6)      Moshe descended from Mount Sinai with the second Tablets at the end of the 3rd set of 40 days (10:5, Rashi 10:1). Rashi writes (Shemos 34:29) that this took place on Yom Kippur. How was Moshe permitted to carry the Tablets, which is one of the creative labors forbidden on Yom Kippur as on Shabbos? (Rinas Yitzchok and Tzafnas Paneiach 10:5, Panim Yafos Parshas Ki Sisa, Shu”t Yehuda Ya’aleh Orach Chaim 192, Shu”t Rivash 96, Chasam Sofer Parshas Yisro, Chavatzeles HaSharon Parshas Ki Sisa, Ramban Shemos 18:13)

7)      The Gemora in Menachos (43b) derives from 10:12 that one is required to recite 100 blessings daily. Is this a Biblical or Rabbinical obligation? (S’dei Chemed Ma’areches Ches Klal 34)

8)      The Gemora in Menachos (43b) derives from 10:12 that one is required to recite 100 blessings daily. Are women included in this obligation? (Halichos Beisah quoting Rav Shlomo Zalman Auerbach, Shu”t Shevet HaLevi)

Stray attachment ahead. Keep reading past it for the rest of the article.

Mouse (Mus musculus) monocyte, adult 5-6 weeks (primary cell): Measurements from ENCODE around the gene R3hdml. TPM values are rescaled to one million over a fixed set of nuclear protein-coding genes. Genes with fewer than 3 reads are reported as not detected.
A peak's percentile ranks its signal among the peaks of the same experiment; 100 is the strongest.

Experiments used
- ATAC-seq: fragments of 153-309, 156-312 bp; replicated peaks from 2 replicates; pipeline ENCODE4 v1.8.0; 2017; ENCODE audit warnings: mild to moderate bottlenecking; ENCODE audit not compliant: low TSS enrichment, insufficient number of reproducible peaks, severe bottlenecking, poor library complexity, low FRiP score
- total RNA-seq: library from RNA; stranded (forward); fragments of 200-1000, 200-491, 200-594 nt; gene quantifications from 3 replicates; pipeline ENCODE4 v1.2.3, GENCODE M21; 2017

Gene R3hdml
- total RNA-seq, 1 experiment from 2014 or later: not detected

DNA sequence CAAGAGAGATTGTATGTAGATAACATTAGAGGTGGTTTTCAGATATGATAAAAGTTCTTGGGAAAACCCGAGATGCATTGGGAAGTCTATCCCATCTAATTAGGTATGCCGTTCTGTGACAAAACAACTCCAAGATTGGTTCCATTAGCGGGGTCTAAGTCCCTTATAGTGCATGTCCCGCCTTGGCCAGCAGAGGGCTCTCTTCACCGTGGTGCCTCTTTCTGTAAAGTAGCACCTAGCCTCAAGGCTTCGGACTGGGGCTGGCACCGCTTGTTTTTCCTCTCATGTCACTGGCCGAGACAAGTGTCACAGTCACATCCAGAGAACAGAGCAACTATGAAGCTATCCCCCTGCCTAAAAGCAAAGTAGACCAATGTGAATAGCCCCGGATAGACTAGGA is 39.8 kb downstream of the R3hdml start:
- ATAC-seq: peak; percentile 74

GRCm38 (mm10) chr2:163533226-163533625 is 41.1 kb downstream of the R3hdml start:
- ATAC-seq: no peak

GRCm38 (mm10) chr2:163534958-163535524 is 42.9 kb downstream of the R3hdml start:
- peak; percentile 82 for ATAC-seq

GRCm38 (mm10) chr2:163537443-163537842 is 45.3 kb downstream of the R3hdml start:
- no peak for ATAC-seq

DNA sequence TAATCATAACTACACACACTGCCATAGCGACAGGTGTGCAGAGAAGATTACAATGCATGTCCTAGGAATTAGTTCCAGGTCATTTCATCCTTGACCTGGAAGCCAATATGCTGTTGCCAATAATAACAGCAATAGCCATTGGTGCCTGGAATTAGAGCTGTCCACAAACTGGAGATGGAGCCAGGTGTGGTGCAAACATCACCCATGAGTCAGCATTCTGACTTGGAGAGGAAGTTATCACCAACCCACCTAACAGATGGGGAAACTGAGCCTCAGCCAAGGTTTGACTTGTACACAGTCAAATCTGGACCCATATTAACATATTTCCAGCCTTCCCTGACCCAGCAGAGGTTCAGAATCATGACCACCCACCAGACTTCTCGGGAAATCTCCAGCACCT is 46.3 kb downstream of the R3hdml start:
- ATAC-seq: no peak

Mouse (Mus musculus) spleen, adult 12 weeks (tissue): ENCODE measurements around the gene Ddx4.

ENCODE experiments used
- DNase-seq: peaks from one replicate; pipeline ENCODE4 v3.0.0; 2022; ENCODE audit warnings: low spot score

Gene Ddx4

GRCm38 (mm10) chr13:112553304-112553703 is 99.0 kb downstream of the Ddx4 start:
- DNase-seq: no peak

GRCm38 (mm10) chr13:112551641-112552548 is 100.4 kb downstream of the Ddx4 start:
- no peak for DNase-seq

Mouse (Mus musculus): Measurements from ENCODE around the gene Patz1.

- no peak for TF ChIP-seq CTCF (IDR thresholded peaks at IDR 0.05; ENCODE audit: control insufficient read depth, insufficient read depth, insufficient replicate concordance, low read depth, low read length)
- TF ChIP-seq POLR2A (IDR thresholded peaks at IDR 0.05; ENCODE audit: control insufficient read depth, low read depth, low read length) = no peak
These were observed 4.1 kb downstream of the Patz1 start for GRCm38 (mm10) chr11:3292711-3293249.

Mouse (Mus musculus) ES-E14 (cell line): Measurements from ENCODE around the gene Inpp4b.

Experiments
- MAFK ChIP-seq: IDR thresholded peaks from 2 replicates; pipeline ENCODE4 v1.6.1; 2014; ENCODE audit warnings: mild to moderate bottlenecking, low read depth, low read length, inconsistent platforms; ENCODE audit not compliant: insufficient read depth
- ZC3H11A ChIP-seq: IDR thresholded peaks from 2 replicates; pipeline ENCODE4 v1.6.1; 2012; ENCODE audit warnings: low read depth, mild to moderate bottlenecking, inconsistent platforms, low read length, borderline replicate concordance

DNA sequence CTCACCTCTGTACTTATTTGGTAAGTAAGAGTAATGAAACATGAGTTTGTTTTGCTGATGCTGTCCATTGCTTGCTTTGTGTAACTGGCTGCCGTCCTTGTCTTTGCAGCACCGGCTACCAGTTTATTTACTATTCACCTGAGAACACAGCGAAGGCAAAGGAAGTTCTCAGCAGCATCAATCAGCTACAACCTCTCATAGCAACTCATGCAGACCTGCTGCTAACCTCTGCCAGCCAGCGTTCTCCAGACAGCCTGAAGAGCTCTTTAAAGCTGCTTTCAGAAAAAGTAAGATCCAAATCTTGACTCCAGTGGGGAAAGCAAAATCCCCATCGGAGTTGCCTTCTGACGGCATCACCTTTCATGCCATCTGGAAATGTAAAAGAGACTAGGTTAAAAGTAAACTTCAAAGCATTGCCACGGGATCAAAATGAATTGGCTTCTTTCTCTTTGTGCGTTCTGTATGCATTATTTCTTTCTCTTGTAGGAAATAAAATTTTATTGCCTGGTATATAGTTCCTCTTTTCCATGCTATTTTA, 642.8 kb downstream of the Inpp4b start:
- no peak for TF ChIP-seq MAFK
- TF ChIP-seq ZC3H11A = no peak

9)      The Gemora in Menachos (43b) derives from 10:12 that one is required to recite 100 blessings daily. For the purposes of this mitzvah, does a day begin at sunrise or sundown, and if it begins at sunrise, why is different than other mitzvos for which the Jewish day traditionally begins at sundown?

10)    Rashi writes (11:18) that Moshe warned the Jews that even when they are in exile, they must continue to observe the mitzvos, such as mezuzah and tefillin, in order to be familiar with them when they return to the land of Israel. How can the need to observe these mitzvos be attributed to this indirect reason when the Mishnah in Kiddushin (1:9) rules that as regards mitzvos which aren’t directly dependent on the land, one is equally obligated to perform them in Israel and outside of the land? (Peninim MiShulchan HaGra)

11)    Why is the entire 2nd paragraph of Krias Shema written in the plural except for the verse (11:20) containing the commandment to write mezuzos on one’s doorpost? (Meshech Chochma, Shiras Dovid, Rinas Yitzchok)